Budget 2020 committed $4 billion dollars of extra investment into Vote Health, but no specific funding for digital health initiatives or investment.
That has New Zealand Health IT chief Scott Arrol arguing that digital health technology investment needed to be broken out of bulk DHB and ministry funding through its own appropriation.
"As usual, the expenditure in this area across the health and disability system is absorbed across each of the DHBs and the Ministry of Health total appropriations," Arrol wrote in a post yesterday.
"This makes it extremely difficult to identify the levels of investment being applied across the sector, let alone what amounts are being targeted towards new initiatives."
Previous estimates put total health IT expenditure across the DHBs at somewhere in the vicinity of 2.5 per cent, or $350-$400 million for the 2020/21 year based on total of $15.3 billion going to DHBs.
"As previously reported this is a shortfall of 2.3 per cent on the global average of 4.8 per cent of health IT expenditure, or $300-$350 million," Arrol wrote.
The important role digital technology plays in the delivery of health and disability services had been particularly evident during the COVID-19 pandemic, he argued.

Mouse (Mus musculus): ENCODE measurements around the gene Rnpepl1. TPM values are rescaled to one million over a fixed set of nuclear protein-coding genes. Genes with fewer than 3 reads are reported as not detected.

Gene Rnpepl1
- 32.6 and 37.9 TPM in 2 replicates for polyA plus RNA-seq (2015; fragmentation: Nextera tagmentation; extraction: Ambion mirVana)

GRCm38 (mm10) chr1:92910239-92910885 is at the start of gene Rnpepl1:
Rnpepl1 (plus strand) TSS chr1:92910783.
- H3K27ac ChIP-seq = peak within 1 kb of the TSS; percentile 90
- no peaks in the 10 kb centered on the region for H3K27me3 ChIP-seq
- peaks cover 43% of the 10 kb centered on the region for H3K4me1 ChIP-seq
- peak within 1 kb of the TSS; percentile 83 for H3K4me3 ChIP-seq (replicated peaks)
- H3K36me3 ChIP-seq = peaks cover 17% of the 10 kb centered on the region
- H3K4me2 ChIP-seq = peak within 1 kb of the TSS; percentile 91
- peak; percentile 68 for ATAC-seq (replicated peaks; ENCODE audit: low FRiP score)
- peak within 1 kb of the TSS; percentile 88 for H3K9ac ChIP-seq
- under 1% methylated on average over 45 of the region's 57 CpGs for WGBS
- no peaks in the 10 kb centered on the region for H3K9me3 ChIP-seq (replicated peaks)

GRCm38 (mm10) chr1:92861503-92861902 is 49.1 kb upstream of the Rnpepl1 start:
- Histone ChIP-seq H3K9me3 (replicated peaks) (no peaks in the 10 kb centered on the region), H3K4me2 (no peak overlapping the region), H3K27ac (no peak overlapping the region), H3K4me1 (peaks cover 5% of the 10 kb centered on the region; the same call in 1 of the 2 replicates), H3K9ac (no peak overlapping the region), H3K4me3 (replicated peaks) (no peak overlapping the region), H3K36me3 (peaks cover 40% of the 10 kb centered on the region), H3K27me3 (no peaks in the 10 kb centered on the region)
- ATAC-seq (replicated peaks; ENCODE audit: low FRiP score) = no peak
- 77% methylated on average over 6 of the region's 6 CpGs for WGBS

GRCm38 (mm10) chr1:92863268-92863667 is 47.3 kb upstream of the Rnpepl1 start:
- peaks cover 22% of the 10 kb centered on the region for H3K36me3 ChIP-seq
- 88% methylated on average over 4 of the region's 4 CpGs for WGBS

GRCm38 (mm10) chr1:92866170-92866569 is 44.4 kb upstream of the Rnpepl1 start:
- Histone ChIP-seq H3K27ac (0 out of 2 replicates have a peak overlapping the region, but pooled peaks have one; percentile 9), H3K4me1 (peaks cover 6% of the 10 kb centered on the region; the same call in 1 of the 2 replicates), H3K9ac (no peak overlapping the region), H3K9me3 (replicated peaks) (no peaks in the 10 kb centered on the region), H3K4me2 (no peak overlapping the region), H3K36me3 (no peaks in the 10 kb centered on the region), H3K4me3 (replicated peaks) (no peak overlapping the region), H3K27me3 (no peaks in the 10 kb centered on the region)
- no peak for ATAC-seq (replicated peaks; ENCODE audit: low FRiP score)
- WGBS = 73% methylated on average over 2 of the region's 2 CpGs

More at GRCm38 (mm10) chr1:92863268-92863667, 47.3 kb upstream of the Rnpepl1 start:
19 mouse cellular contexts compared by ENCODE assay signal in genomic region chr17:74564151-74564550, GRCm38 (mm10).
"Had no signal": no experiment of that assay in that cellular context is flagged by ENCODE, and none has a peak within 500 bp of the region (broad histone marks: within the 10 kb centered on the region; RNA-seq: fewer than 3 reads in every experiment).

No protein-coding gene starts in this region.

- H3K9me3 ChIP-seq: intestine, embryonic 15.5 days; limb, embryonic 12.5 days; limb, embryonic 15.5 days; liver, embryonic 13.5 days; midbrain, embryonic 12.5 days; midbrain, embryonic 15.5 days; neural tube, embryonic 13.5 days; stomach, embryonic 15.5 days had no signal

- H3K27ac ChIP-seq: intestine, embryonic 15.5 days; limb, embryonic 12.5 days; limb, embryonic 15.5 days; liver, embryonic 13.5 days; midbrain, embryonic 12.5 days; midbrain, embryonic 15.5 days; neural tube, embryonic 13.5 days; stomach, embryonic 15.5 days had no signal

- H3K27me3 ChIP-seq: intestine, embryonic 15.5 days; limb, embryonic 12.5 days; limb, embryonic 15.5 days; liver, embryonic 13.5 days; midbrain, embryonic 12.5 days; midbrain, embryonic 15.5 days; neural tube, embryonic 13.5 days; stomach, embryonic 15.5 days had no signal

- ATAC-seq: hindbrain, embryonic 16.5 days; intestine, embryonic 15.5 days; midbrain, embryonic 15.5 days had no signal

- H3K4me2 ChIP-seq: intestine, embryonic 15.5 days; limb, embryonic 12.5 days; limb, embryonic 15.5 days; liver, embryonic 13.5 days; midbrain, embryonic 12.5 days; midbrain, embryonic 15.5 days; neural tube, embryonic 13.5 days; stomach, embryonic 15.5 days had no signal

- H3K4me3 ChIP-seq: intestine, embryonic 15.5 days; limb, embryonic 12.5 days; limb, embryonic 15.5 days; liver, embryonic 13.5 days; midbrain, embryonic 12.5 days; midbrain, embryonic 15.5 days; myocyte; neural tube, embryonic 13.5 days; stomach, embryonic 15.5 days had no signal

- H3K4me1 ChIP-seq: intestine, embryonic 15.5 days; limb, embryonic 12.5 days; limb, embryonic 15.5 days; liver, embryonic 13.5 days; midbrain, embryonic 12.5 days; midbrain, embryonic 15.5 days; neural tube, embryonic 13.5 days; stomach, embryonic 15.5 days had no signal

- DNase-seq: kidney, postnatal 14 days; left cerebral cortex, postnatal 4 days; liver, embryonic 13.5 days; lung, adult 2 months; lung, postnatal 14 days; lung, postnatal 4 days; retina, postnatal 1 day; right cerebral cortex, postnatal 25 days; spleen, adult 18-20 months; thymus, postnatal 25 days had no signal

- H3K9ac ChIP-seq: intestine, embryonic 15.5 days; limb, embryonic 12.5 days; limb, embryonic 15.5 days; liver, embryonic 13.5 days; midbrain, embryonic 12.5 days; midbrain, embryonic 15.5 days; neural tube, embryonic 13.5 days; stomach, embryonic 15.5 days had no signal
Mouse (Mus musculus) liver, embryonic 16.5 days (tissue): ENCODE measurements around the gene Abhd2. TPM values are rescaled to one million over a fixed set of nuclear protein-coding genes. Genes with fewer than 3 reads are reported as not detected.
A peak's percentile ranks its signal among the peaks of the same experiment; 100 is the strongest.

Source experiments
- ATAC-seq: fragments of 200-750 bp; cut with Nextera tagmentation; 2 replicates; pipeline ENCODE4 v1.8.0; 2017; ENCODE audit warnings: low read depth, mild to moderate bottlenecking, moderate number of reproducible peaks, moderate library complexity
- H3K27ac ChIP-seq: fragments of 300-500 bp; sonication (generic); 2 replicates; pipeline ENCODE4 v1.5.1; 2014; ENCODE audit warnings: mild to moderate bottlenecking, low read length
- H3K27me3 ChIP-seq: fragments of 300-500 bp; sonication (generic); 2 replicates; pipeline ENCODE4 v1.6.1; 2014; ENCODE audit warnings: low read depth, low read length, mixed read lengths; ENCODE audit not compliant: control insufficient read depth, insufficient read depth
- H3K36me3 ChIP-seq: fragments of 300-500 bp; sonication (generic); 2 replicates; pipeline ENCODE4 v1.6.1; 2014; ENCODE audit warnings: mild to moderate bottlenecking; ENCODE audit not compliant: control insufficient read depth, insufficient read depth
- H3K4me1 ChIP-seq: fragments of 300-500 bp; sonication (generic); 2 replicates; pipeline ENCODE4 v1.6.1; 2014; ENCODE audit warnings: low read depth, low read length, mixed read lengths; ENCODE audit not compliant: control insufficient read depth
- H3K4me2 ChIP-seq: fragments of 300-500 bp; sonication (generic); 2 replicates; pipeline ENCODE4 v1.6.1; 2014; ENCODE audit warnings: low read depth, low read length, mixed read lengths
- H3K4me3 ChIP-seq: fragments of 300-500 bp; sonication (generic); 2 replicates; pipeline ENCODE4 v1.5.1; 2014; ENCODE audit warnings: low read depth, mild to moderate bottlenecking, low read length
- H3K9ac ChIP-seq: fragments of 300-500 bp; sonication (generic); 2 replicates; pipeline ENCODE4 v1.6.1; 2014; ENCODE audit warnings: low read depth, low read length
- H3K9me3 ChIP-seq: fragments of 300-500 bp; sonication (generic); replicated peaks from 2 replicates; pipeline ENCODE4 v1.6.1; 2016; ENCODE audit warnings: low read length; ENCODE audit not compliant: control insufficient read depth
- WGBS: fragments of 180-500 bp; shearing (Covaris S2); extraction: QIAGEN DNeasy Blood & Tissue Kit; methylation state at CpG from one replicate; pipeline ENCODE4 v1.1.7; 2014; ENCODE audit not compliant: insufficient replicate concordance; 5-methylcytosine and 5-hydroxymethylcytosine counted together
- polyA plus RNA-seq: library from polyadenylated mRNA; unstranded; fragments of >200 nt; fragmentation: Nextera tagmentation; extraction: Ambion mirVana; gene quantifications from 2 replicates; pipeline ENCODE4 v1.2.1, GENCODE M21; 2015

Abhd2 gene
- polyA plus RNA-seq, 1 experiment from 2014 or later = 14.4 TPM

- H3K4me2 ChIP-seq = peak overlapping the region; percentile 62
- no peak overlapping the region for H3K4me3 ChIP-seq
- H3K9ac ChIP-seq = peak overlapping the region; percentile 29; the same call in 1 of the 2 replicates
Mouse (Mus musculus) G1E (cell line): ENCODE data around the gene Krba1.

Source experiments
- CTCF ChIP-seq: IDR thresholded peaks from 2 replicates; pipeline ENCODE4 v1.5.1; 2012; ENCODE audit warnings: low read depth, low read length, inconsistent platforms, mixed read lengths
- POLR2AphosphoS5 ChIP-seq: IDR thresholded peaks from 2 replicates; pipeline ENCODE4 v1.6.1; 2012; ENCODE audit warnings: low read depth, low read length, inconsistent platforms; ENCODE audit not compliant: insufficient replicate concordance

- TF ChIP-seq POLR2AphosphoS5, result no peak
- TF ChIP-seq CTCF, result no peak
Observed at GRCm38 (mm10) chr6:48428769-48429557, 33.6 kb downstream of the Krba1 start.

"Given even the current (under-invested) amount of expenditure there needs to be a specific appropriation line for digital health technology investment.
"Only then will it be possible to clearly measure and manage this significant enabler of the health and disability system whilst creating a pathway of increased investment to advance digital technology towards full enablement and future-proof New Zealand's healthcare services."
In an earlier post, Arrol said that while it’s understandable the government would prioritise "shovel-ready" projects such as construction and roading, this must not be at the expense of "keyboard-ready" projects such as the proposed national health information platform.
“New Zealand must have a joined up, standards-driven health IT infrastructure that enables data to securely flow to where its most needed to enable the health workforce to provide the best care possible," he wrote.
New Zealand had been fortunate to have a number of solid and reliable IT systems in place that have been upscaled and, in some cases, repurposed in order to meet recent demands.
“But now is the time to address the long-term under investment in digital technologies to provide the infrastructure and tech tools needed to deliver world class healthcare to all New Zealanders.”